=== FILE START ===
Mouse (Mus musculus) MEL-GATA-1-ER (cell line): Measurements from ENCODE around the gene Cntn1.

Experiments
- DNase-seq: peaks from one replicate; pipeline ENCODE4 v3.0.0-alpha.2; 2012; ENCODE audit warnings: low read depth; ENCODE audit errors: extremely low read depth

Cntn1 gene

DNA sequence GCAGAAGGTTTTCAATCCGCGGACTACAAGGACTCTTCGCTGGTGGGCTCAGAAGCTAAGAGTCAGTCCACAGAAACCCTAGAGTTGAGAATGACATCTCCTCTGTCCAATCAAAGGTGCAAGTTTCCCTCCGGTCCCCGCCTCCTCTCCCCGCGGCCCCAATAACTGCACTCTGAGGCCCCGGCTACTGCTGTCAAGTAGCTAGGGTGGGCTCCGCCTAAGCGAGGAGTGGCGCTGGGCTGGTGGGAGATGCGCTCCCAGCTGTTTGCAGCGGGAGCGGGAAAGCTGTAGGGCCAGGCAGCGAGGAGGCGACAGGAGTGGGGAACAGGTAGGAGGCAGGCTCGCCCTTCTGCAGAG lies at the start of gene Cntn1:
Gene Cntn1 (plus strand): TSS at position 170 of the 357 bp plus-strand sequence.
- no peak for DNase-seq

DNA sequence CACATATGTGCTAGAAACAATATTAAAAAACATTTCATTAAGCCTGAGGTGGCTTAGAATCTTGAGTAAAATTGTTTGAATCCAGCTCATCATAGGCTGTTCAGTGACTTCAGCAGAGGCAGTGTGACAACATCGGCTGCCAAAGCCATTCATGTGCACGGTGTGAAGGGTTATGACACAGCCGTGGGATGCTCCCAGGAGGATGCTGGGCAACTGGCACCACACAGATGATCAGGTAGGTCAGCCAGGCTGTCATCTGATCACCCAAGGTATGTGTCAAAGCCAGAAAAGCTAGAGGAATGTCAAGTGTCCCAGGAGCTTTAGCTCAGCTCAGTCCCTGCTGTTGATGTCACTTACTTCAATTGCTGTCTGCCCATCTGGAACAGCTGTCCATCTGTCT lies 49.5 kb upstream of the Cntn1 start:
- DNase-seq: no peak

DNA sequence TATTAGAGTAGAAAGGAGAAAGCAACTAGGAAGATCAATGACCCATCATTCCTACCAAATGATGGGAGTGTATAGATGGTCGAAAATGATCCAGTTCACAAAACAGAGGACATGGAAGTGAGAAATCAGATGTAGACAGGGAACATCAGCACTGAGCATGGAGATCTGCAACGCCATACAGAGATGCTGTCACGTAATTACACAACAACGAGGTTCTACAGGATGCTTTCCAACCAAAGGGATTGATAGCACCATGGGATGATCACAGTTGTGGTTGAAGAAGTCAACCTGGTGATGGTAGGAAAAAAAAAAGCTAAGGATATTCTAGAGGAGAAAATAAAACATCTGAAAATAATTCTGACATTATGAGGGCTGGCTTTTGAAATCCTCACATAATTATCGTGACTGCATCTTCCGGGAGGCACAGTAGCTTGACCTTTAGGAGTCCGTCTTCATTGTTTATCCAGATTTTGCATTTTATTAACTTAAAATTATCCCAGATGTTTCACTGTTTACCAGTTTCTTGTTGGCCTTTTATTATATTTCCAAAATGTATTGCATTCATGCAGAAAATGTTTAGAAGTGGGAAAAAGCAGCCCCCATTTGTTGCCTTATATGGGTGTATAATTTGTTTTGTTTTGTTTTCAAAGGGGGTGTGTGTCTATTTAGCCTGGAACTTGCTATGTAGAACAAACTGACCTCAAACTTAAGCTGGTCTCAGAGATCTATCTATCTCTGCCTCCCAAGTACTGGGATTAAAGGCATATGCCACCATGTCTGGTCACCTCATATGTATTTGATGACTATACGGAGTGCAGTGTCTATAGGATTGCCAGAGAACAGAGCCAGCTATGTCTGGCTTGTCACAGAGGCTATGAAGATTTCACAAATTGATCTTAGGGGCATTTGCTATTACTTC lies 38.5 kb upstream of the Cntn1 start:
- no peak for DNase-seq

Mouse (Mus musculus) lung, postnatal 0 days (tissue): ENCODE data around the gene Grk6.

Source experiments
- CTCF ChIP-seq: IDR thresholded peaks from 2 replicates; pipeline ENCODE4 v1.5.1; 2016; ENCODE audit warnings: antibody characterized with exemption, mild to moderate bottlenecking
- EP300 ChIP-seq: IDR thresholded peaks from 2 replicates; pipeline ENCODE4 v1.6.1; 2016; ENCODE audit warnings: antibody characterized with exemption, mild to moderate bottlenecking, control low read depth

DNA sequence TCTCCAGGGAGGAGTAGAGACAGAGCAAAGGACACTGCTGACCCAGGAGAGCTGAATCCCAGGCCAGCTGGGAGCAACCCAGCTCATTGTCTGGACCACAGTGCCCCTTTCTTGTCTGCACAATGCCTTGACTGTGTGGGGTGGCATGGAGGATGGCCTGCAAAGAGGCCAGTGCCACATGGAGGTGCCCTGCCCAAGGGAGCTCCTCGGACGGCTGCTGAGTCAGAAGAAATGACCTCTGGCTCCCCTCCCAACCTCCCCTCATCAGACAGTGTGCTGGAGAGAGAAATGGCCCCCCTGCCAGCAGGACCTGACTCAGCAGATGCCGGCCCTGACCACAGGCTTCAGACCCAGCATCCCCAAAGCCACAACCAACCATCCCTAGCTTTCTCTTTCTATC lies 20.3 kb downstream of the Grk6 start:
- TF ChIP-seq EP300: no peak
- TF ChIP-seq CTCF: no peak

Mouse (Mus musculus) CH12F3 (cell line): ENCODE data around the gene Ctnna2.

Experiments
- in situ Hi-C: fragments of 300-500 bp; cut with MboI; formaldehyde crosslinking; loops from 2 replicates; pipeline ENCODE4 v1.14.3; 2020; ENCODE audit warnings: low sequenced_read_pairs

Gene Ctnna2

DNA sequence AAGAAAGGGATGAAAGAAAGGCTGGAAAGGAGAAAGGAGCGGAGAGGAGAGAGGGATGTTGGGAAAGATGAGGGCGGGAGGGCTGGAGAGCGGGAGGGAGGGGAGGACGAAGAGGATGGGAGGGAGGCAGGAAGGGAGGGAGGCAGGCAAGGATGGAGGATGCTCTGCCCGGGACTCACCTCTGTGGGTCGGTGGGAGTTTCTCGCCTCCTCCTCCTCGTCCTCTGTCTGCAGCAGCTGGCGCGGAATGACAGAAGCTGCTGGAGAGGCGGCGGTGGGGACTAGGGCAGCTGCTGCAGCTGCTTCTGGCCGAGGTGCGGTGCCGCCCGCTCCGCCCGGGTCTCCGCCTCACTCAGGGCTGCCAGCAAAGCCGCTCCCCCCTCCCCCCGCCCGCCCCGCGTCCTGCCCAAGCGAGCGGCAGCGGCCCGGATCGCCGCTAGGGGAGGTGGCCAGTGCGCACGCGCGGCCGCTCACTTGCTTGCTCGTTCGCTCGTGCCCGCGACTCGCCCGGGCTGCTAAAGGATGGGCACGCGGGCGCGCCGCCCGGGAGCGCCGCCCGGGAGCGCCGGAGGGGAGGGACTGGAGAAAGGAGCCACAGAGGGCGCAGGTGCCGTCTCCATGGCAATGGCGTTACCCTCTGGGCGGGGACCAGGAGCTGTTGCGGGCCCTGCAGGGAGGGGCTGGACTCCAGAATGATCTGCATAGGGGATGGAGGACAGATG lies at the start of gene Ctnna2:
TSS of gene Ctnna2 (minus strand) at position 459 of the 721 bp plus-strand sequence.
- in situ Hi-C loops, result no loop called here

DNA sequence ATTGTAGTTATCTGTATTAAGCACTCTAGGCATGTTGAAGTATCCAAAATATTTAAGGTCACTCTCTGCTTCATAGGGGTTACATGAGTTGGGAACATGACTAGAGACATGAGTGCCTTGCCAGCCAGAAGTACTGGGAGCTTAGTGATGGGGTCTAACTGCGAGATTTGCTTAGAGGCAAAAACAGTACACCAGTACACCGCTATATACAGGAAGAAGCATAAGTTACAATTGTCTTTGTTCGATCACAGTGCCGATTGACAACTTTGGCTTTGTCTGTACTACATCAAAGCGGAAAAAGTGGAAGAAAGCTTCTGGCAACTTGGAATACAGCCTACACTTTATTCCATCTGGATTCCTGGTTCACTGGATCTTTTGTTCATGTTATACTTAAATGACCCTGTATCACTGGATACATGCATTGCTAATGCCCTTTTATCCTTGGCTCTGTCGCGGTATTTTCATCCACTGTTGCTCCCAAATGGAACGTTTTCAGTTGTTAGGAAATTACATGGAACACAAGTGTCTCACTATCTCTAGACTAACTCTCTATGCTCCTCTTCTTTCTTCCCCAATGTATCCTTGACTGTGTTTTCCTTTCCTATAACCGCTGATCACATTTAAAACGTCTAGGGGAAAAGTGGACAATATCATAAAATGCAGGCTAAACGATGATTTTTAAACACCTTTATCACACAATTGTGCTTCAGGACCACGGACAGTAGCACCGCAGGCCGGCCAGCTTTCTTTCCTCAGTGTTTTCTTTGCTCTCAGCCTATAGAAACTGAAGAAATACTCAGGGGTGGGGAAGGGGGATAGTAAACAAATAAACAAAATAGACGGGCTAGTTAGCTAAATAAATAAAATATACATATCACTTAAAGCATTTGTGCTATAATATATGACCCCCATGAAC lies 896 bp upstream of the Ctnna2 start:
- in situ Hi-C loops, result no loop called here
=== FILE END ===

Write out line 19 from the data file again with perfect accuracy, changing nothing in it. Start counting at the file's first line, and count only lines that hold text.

Mouse (Mus musculus) CH12F3 (cell line): ENCODE data around the gene Ctnna2.